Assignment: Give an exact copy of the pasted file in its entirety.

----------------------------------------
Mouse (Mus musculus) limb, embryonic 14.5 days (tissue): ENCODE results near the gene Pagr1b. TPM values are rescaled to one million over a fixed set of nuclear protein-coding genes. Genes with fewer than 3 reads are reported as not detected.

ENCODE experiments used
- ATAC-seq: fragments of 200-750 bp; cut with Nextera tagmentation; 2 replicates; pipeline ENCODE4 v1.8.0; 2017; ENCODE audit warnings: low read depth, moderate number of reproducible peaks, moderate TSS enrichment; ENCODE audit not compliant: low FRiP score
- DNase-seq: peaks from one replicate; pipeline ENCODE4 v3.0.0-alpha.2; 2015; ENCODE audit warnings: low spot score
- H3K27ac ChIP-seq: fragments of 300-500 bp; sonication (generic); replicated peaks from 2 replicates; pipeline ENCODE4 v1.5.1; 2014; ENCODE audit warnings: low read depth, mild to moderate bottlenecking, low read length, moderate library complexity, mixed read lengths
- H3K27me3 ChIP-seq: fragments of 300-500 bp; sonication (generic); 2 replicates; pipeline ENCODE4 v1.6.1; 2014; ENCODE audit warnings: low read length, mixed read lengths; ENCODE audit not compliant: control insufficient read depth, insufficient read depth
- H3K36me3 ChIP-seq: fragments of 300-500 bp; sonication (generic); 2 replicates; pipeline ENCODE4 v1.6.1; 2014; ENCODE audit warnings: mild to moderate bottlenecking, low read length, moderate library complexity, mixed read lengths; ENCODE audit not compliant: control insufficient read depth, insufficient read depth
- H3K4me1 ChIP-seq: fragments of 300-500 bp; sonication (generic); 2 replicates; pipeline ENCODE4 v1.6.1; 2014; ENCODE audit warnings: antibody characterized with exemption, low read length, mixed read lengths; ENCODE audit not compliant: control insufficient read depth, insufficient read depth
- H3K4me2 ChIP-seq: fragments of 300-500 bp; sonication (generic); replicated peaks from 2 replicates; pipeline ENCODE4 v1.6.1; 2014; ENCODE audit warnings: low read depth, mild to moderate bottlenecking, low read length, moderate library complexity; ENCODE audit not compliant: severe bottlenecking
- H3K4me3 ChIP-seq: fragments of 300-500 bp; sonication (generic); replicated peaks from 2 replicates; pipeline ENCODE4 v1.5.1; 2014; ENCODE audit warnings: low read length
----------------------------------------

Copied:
Mouse (Mus musculus) limb, embryonic 14.5 days (tissue): ENCODE results near the gene Pagr1b. TPM values are rescaled to one million over a fixed set of nuclear protein-coding genes. Genes with fewer than 3 reads are reported as not detected.

ENCODE experiments used
- ATAC-seq: fragments of 200-750 bp; cut with Nextera tagmentation; 2 replicates; pipeline ENCODE4 v1.8.0; 2017; ENCODE audit warnings: low read depth, moderate number of reproducible peaks, moderate TSS enrichment; ENCODE audit not compliant: low FRiP score
- DNase-seq: peaks from one replicate; pipeline ENCODE4 v3.0.0-alpha.2; 2015; ENCODE audit warnings: low spot score
- H3K27ac ChIP-seq: fragments of 300-500 bp; sonication (generic); replicated peaks from 2 replicates; pipeline ENCODE4 v1.5.1; 2014; ENCODE audit warnings: low read depth, mild to moderate bottlenecking, low read length, moderate library complexity, mixed read lengths
- H3K27me3 ChIP-seq: fragments of 300-500 bp; sonication (generic); 2 replicates; pipeline ENCODE4 v1.6.1; 2014; ENCODE audit warnings: low read length, mixed read lengths; ENCODE audit not compliant: control insufficient read depth, insufficient read depth
- H3K36me3 ChIP-seq: fragments of 300-500 bp; sonication (generic); 2 replicates; pipeline ENCODE4 v1.6.1; 2014; ENCODE audit warnings: mild to moderate bottlenecking, low read length, moderate library complexity, mixed read lengths; ENCODE audit not compliant: control insufficient read depth, insufficient read depth
- H3K4me1 ChIP-seq: fragments of 300-500 bp; sonication (generic); 2 replicates; pipeline ENCODE4 v1.6.1; 2014; ENCODE audit warnings: antibody characterized with exemption, low read length, mixed read lengths; ENCODE audit not compliant: control insufficient read depth, insufficient read depth
- H3K4me2 ChIP-seq: fragments of 300-500 bp; sonication (generic); replicated peaks from 2 replicates; pipeline ENCODE4 v1.6.1; 2014; ENCODE audit warnings: low read depth, mild to moderate bottlenecking, low read length, moderate library complexity; ENCODE audit not compliant: severe bottlenecking
- H3K4me3 ChIP-seq: fragments of 300-500 bp; sonication (generic); replicated peaks from 2 replicates; pipeline ENCODE4 v1.5.1; 2014; ENCODE audit warnings: low read length